Capitol Watch: Votes loom on immigrant licenses, rent rules

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ALBANY, NY – MARCH 16: The New York State Capitol building is seen March 16, 2008 in Albany, New York. New York State Lt. Gov. David Paterson will be sworn in here on March 17, replacing Gov. Eliot Spitzer who resigned last week in a prostitution scandal.(Photo by Daniel Barry/Getty Images)

In New York state government news, the Assembly plans to vote this week on legislation authorizing driver’s licenses for immigrants who entered the U.S. illegally.

Lawmakers are also expected to consider bills that would renew and possibly strengthen tenant protections in the New York City area.

Both issues are among the more contentious items on the agenda ahead of the Legislature’s June 19 adjournment.

Here’s a look at what’s coming up:



The legislation has long been a priority for immigrant advocates and progressive groups who note that 12 other states already authorize licenses for immigrants who entered the U.S. illegally.

Supporters say the measure would increase road safety by ensuring more motorists are licensed to drive. They also say it’s an issue of fairness to immigrants who need to drive to get to work or day care.

“We know that immigrants are an integral thread in the fabric of our communities and our economy,” Assembly Speaker Carl Heastie, D-the Bronx, said in a statement.

Republicans have denounced the bill, arguing that Democrats want to incentivize law breaking. Some local county clerks have announced that they will refuse to process license applications from people who illegally entered the country.

“Anyone who is in this country illegally is breaking the law and should not be rewarded for doing so,” said Sen. Daphne Jordan, R-Halfmoon.

The Assembly is expected to easily pass the measure. Its fate is less certain in the Senate, where Democrats hold a smaller majority.

Gov. Andrew Cuomo supports the legislation but isn’t optimistic about its chances of reaching his desk.

“They don’t have the votes to pass it,” he said of the Senate last week.



The law governing rent control and rent stabilization expires Saturday, giving lawmakers an opportunity to tinker with the regulations protecting millions of tenants in older, multi-unit apartment buildings in and around New York City.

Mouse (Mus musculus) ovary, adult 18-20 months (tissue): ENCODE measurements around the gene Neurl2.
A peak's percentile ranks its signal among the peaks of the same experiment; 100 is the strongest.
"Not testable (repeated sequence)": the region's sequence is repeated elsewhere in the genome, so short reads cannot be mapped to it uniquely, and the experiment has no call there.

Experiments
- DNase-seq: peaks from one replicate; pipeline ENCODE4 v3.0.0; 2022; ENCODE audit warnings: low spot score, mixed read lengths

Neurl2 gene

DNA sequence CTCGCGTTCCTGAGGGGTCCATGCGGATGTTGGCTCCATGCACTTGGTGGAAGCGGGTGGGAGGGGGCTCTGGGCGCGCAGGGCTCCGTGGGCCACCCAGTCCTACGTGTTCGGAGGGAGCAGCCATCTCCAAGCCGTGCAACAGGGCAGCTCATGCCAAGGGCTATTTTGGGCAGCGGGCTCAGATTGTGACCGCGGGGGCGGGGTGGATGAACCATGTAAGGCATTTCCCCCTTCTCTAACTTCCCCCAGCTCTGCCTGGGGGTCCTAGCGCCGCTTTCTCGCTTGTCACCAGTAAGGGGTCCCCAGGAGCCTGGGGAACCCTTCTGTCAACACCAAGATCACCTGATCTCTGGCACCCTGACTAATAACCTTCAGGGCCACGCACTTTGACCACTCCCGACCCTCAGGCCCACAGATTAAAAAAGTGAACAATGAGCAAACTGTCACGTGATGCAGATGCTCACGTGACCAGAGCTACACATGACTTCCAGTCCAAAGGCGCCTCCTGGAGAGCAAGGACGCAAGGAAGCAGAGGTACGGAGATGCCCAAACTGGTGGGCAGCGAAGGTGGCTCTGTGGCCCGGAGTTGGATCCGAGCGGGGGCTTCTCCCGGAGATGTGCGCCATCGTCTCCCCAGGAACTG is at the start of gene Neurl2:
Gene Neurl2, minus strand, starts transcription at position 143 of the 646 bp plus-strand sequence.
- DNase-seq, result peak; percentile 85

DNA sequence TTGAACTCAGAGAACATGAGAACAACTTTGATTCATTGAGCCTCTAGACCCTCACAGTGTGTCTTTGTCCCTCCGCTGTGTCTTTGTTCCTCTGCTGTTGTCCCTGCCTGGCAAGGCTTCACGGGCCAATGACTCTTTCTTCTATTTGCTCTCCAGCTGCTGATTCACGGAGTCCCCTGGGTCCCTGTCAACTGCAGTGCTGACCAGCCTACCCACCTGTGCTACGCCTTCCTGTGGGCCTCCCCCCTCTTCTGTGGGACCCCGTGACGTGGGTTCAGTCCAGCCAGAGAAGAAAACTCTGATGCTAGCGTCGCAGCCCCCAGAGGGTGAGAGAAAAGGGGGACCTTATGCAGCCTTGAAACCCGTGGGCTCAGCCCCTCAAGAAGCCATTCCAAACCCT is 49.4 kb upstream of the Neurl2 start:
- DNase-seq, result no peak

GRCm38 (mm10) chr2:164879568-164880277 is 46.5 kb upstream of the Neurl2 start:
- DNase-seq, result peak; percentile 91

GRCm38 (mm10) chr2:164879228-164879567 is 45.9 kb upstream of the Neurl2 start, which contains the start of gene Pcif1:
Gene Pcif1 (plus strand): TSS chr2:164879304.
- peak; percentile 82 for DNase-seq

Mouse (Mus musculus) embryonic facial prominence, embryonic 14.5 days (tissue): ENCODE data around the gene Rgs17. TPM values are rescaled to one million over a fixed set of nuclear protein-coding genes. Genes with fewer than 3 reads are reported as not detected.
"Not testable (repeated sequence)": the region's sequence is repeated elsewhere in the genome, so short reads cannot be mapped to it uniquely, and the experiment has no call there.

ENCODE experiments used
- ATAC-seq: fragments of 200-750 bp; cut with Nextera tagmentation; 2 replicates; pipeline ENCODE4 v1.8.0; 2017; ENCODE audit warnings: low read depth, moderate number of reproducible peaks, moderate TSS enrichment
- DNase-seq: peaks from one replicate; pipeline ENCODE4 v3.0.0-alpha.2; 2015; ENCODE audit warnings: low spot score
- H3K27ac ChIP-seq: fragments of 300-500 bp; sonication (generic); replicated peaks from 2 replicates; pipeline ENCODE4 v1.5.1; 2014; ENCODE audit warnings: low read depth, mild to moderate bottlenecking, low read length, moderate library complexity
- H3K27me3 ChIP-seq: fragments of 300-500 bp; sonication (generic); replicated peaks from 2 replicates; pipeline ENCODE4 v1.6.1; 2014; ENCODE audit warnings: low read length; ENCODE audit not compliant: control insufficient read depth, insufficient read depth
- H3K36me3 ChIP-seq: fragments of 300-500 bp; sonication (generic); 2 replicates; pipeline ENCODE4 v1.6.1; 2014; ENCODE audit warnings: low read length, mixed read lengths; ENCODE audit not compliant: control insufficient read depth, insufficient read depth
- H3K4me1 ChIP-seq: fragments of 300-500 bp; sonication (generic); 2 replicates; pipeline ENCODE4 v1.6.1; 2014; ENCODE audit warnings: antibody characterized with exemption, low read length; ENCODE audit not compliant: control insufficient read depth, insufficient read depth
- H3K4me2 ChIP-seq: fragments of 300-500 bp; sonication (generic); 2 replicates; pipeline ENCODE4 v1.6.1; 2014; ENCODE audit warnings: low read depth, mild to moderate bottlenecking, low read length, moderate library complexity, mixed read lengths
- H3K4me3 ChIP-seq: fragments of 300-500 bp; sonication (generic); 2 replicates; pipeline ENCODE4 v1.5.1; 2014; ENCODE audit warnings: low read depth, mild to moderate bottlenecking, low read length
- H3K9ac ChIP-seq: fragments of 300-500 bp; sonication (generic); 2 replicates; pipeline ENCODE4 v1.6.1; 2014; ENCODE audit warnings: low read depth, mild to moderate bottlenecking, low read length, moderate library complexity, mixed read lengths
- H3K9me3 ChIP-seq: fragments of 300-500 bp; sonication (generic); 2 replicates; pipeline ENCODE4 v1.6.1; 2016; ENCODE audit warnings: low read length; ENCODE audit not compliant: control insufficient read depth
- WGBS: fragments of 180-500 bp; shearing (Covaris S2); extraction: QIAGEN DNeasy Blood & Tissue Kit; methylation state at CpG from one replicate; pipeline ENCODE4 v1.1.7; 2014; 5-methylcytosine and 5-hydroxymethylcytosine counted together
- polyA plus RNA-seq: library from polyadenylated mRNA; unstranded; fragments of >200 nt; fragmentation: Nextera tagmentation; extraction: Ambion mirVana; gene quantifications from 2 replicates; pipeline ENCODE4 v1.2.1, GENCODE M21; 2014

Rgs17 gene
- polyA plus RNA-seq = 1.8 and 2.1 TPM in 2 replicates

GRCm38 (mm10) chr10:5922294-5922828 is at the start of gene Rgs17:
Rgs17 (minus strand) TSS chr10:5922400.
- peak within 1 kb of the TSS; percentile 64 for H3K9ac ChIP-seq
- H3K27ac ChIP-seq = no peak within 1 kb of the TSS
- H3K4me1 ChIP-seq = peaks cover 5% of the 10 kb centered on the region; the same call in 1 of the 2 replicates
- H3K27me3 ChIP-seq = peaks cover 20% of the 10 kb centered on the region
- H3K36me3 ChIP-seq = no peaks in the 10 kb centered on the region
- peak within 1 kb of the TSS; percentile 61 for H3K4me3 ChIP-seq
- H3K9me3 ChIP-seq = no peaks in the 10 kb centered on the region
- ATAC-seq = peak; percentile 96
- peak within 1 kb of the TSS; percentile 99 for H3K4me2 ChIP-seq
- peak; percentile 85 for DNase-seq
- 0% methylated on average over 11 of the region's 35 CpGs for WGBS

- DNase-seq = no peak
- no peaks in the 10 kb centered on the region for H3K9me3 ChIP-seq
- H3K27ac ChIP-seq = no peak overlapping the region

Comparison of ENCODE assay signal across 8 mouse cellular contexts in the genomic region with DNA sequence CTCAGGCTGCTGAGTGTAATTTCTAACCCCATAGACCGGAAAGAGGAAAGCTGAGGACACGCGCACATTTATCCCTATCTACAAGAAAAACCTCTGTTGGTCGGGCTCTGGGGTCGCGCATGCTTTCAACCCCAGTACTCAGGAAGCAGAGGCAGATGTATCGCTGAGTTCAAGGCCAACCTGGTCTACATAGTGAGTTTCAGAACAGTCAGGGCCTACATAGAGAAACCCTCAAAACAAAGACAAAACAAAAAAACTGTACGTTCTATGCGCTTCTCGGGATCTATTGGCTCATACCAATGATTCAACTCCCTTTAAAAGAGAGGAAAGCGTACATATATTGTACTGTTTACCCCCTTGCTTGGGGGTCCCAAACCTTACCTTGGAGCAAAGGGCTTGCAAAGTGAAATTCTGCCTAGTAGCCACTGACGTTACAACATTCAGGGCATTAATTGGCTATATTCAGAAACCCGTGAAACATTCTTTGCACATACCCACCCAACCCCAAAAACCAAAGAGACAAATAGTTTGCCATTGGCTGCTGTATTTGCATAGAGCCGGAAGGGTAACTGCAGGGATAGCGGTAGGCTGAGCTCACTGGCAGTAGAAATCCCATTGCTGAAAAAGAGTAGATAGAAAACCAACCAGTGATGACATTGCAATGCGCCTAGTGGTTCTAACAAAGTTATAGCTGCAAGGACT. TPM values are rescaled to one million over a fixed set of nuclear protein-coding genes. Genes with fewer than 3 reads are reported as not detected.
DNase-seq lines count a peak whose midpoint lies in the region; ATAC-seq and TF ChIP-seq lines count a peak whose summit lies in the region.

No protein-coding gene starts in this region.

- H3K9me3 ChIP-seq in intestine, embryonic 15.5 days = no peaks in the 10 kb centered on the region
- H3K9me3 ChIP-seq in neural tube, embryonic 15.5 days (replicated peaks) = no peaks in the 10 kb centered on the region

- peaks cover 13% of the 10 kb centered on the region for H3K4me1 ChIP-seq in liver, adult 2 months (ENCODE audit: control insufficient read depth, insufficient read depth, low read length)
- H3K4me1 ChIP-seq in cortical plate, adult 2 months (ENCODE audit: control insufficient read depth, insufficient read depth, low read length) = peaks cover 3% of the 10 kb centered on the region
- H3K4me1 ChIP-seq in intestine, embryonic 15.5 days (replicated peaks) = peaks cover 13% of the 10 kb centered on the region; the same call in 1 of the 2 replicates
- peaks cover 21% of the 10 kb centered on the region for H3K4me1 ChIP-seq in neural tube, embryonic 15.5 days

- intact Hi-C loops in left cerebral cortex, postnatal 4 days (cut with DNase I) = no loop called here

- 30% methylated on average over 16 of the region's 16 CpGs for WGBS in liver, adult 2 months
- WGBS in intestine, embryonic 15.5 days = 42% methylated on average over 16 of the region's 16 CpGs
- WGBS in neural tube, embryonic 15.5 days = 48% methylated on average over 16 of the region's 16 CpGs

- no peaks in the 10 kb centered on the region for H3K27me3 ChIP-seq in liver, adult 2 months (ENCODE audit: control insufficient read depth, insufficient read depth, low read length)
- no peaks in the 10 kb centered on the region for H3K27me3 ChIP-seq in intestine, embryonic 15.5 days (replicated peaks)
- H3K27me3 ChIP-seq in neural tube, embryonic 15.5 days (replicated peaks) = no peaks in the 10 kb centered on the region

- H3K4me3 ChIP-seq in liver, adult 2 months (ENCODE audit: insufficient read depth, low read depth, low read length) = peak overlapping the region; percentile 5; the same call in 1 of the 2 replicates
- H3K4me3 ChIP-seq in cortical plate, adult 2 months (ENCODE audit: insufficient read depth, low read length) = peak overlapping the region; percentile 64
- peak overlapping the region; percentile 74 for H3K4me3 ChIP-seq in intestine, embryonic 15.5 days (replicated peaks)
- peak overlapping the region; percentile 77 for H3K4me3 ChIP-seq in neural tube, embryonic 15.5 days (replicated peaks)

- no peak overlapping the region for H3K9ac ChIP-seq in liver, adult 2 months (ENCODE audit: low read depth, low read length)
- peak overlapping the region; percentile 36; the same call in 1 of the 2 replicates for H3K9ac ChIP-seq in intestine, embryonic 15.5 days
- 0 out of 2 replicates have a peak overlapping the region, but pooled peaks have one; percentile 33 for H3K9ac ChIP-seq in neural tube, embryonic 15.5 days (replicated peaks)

The rules control how much a landlord may raise the rent and also restrict evictions.

There’s little doubt the rent law will be extended, but many Democrats also want to strengthen the rules and, potentially, extend some rental protections statewide. Senate Leader Andrea Stewart-Cousins, D-Yonkers, said the goal is “the strongest housing protections in state history.”

The issue is a major test for Stewart-Cousins, who took over as leader this year after Democrats won the Senate majority. Progressive groups warn that they will hold lawmakers accountable for whatever rent bill they pass.



Cuomo could act soon on a bill that would make New York the first state to ban the declawing of cats. The Senate and Assembly passed the proposal last week. Cuomo hasn’t said whether he’ll sign it, but animal welfare advocates are confident.

Cuomo also hasn’t acted on a bill that would give Democrats in Washington a new, and perhaps easier, path to President Donald Trump’s tax information.

The legislation doesn’t target Trump by name, but it would allow the leaders of the U.S. House Ways and Means Committee, the Senate Finance Committee or the Joint Committee on Taxation to get access to any New York state tax returns filed by elected officials and top appointed officials.

Cuomo’s office says the governor supports the “principle” of the bill but will review it carefully.

As of late last week, the bill hadn’t been formally sent to Cuomo by the Legislature, which approved it last month.

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